• 1,000 career credited hits (828)

The Big Question… Can Garnet Hathaway be an irritant AND a 20-point player?

The last two seasons, both of which were cut short or delayed for COVID issues, hid the fact that Hathaway gave indications of being just such a player.  In 2019-2020 with the Caps, his 9-7-16 scoring line in 66 games was an 11-0-20 line per 82 games.  Last year, his 6-12-18 line in 56 games projected to 9-18-27 per 82 games.  Although he will turn 30 in November, his having played fewer than 300 games over six seasons leaves us with the question of whether there is still a bit of upside Hathaway can tap.  Keep in mind, only five Capitals in team history have appeared in at least 50 games in a season, averaged fewer than 13 minutes a game (Hathaway averaged 12:19 last season) and posted 30 or more points – Eric Fehr (39 points in 69 games and 12:08 in average ice time in 2009-2010), Ulf Dahlen (38 points in 75 games averaging 12:40 per game in 1999-2000), Chris Simon (31 points in 82 games averaging 12:11 in 2001-2002), Mathieu Perreault (30 points in 64 games averaging 12:02 a game in 2011-2012), and Tomas Fleischmann (30 points in 75 games averaging 12:37 a game in 2007-2008).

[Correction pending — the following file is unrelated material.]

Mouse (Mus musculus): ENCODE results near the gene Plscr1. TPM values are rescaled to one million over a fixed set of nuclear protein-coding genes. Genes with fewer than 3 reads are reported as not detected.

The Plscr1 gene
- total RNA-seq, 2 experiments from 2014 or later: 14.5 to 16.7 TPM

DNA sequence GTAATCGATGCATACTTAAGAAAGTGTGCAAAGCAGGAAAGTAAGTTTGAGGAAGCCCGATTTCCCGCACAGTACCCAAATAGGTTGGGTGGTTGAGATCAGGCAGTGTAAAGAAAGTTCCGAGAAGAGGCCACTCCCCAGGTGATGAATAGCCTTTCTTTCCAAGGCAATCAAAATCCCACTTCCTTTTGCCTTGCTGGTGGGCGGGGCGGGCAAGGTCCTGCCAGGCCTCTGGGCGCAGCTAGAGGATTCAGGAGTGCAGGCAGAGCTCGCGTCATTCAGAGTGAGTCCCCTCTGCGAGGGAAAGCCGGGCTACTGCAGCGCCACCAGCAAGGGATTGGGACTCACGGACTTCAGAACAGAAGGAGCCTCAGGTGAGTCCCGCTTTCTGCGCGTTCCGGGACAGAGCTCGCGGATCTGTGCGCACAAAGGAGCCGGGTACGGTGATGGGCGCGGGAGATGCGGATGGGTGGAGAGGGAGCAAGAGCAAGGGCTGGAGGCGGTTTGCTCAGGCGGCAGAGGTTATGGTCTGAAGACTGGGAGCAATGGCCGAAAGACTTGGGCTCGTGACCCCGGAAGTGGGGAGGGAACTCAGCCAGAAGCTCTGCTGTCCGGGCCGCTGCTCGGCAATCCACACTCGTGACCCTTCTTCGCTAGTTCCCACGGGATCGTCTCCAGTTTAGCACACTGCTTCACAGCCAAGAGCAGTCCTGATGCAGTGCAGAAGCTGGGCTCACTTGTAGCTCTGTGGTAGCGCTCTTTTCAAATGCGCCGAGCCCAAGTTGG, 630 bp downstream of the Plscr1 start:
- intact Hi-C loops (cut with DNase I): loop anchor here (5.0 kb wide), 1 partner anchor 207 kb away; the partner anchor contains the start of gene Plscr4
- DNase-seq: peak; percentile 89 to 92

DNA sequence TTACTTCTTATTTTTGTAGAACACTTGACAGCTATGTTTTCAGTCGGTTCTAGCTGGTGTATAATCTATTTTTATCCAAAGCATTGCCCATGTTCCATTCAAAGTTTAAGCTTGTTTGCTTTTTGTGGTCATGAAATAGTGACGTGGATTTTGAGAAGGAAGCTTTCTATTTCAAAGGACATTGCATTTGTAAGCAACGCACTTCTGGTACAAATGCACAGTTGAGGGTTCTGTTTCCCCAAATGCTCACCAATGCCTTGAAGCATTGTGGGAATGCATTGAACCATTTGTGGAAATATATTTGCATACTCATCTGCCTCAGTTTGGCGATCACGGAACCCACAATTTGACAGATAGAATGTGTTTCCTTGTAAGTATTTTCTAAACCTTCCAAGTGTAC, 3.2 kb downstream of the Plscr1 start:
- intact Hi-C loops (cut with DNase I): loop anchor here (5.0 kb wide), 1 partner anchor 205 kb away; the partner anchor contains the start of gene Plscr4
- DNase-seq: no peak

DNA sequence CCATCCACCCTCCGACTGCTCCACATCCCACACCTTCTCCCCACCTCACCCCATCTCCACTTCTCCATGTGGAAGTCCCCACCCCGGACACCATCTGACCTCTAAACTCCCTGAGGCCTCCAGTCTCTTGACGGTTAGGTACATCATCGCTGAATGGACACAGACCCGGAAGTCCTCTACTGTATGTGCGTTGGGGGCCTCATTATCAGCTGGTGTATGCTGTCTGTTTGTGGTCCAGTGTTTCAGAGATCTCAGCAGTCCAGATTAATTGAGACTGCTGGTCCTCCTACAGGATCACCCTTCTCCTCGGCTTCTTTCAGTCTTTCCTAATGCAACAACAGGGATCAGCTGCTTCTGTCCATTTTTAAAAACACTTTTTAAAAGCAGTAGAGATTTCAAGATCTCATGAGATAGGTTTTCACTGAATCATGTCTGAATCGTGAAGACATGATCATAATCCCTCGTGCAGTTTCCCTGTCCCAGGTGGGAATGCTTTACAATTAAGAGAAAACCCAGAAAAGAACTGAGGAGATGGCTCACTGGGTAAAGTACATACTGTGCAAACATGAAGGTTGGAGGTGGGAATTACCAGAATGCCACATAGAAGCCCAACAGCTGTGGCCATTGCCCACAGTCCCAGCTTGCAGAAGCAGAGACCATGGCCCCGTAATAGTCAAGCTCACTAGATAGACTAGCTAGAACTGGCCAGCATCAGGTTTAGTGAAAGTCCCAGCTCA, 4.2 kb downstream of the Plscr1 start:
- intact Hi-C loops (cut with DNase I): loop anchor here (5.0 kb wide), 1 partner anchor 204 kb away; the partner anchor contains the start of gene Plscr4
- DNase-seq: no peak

In the end…

Garnet Hathaway carries around “whole kennels of irritation” that he can deploy against opponents.  But he is not a one-dimensional player.  He does have the ability to contribute offensively, even as a fourth liner, and he is durable, even playing a difficult role.  There is little to indicate last year’s results were a fluke or unusual.  He impresses as a player who will be in the lineup every night, getting under the skin of opponents, and pouring salt in the wound with some offensive contributions.  He helps make the Caps’ fourth line one of the best in the NHL.

Projection: 80 games, 10-16-26, plus-6